When dealing with the public, no one can guarantee that every customer will behave. Troublesome customers are rare, but smart managers know how to train guests, before they arrive, on how to follow rules. Professional managers also know how to control guests during occupancy. Should a guest violate the rules, they know how to legally get rid of them in minutes. And the right manager will produce more income than they cost.

Amateur owners reflect poorly on the vacation rental industry, like the deck house owner who was trying to "beat a system" by failing to hire a reliable manager. These amateur owners put their homes and guests at greater risk.

This month's newsletter explains how owners can make maximum income with minimum fuss. Flip the page to read all about it.

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In recent years, cities, counties and even home owner associations, have ramped up to regulate or prohibit vacation rentals, and all for a mathematically insignificant number of issues that nosey neighbors try to push on officials.

Bad Medicine: Governments hold hearings, listen to days of testimony, and dream up bandaid rules that seldom quiet critics, while stripping away rights that American property owners hold dear. Officials fail to grasp that, when issues do arise, they are almost exclusively caused by out-of-town, rent-by-owners who don't have the experience, skills, tools or proximity to responsibly manage their homes.

Hiring a kid down the street or a freelance housekeeper to "Keep an eye on the place" fails, because they lack management skills. They disappear when difficult work arises, like managing guest behavior.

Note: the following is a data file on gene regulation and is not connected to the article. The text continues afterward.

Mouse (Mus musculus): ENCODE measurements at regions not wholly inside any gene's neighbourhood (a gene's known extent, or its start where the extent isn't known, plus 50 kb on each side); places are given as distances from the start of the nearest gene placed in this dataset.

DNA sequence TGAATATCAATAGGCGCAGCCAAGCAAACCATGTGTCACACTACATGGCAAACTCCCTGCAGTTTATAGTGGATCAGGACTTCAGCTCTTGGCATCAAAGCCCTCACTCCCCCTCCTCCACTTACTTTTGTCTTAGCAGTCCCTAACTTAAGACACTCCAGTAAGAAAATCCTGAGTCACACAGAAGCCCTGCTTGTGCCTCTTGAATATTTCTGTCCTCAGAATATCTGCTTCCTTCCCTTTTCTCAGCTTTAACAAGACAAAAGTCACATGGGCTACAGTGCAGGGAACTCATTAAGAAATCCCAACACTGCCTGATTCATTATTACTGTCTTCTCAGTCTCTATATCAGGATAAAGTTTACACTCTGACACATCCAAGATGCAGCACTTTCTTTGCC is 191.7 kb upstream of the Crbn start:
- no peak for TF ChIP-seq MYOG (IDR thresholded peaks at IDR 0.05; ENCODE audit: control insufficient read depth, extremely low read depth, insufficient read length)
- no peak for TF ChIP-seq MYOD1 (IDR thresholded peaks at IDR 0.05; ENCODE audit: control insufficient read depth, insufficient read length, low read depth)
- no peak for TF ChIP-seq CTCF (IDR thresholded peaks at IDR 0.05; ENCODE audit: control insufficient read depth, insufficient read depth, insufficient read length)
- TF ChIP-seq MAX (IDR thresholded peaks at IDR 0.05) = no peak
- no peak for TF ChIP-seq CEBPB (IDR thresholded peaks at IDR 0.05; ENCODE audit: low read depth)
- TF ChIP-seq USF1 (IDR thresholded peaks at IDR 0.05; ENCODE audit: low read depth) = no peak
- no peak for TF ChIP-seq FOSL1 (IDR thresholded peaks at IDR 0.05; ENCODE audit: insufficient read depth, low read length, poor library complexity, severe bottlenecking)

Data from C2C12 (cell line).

Know the Ropes: Professional managers control the marketing and booking process, enabling them to qualify guests, put rules in writing, require signed contracts, and setup homes properly to educate and warn guests how to behave. This eliminates problems before they start.

The steps of establishing legally binding listings, contracts, rules and other documents are almost always skipped by rent-by-owners. Those same owners never even think about it and never commit to providing services 24/7/365, but that is the foundation of lodging management.

Full Service or A-La-Carte: The cost of hiring a manager will be easily offset by the additional income the manager will produce by securing higher occupancy and higher rates.

Companies like ours provide services a-la-carte and full service. Owners can pick and choose, so long as they setup their property to be safe and secure. Services are not free, but all pay off for owners.

Managers are not all created equal. A client switched to us recently because, when he called his current management company to report too many people at his home, the big corporate out-of-town management firm said, "Hey what do you expect me to do about it?"

"I know no one can guarantee every guest will behave," said the client, "but I expect management firms to know what they can do, how to do it, and then to do it."

Do-It-Yourself: The dream of doing things yourself runs deep. Those who would never do their own tax returns, never repair their own cars, or never fix their own plumbing, will try to manage one of their most expensive assets - their vacation home - even though they have absolutely no experience.